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ARRL Repurposes AM Broadcast Transmitter for Ham Radio Use:

from The ARRL Letter on March 8, 2018
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ARRL Repurposes AM Broadcast Transmitter for Ham Radio Use:

Thanks to a joint effort by ARRL and the Vintage Radio and Communications Museum of Connecticut (VRCMCT, a classic Gates BC-1T AM broadcast transmitter will enjoy a second life on the Amateur Radio bands for occasional use under W1AW or under the ARRL Headquarters Operators Club call sign, W1INF.

Tim "Timtron" Smith, WA1HLR, digs into the Gates BC-1T broadcast transmitter.

Spearheaded by broadcast engineer Dan Thomas, NC1J, VRCMCT volunteers restored the1 kW transmitter to operating condition, after obtaining it from the National Capital Radio and Television Museum in Bowie, Maryland. The VRCMCT will retain ownership of the transmitter, while the League houses and maintains it on loan. The transmitter will be located in the ARRL Lab, and Assistant Lab Manager Bob Allison, WB1GCM, said the transmitter could be on the air as W1AW during such operating events as the AM Rally and the Heavy Metal Rally.

ARRL turned to AM guru and veteran broadcast engineer Tim "Timtron" Smith, WA1HLR, of Skowhegan, Maine, to handle shifting the BC-1T from 1,340 kHz to the ham bands. Timtron not only has been an AM mainstay on 75 and 40 meters over the years, he's engineered all manner of AM, FM, and HF broadcast transmitters in his extensive career. This combination of familiarity and experience made him a logical choice to handle the conversion to amateur use of the Gates BC-1T.

Various stipulations added a level of complexity to the endeavor. First, the transmitter had to be modified as little as possible, retaining original components. The 833 final amplifier tubes (left), better suited for broadcast-band use, would be retained as would the inductance-heavy tuning circuits. Another requirement -- this one set by Smith -- ambitiously called for the transmitter to function on 75 as well as on 160 meters.

Each RF stage was converted, starting with the Colpitts oscillator -- which offered two octal tube sockets to hold broadcast crystals, and a selector switch. More complicated was changing out feedback and loading capacitors in the oscillator stage, along with the buffer tank circuit. The driver tank circuit was next. Removing one-half of the windings on the multiple tank, changing some connections, shortening long leads on RF bypass capacitors, and modifying the neutralization circuit were necessary.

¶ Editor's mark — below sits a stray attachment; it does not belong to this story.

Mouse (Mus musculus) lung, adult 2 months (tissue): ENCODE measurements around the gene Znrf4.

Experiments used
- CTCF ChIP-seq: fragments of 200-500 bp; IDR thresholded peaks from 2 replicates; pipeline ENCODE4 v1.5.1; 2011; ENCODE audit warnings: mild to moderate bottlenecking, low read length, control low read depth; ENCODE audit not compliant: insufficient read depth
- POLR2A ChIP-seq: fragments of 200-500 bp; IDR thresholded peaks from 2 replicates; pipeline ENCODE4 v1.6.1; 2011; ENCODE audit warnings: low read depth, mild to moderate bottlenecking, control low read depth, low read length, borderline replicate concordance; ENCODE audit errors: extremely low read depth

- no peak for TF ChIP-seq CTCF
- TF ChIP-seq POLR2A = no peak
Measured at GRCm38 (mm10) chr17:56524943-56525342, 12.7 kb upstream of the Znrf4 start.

Assistant ARRL Lab Manager Bob Allison, WB1GCM, at the helm of W1INF at ARRL Headquarters. The BC-1T is on the right.

The output tuning circuit proved to be the easiest to convert; parallel capacitors that enabled broadcast-band operation were rewired in series to resonate on the amateur bands. A spare inductor, not required for higher frequencies, was repurposed in place as a dc safety shunt. The modulator just needed only minor changes. All was documented

Initial tests at 250 W on February 22 demonstrated the success of the modifications and marked completion of the first phase of a new lease on life for the BC-1T as ARRL's flagship AM amateur band transmitter. "It took many volunteers and their resources to make this project come together," said Allison, who calls the BC-1T "The Ambassador."

"It's an ambassador for the AM mode, reaching out a friendly hand to radio amateurs old and new," he said.

The project began in ARRL Lab on February 18 with the presentation to "Timtron" of an official ARRL Lab coat. As if stepping from the pages of a 1960s ARRL Handbook, he looked the part and was ready to begin the operation. -- Thanks to Clark Burgard, N1BCG, and Bob Allison, WB1GCM


The ARRL Letter

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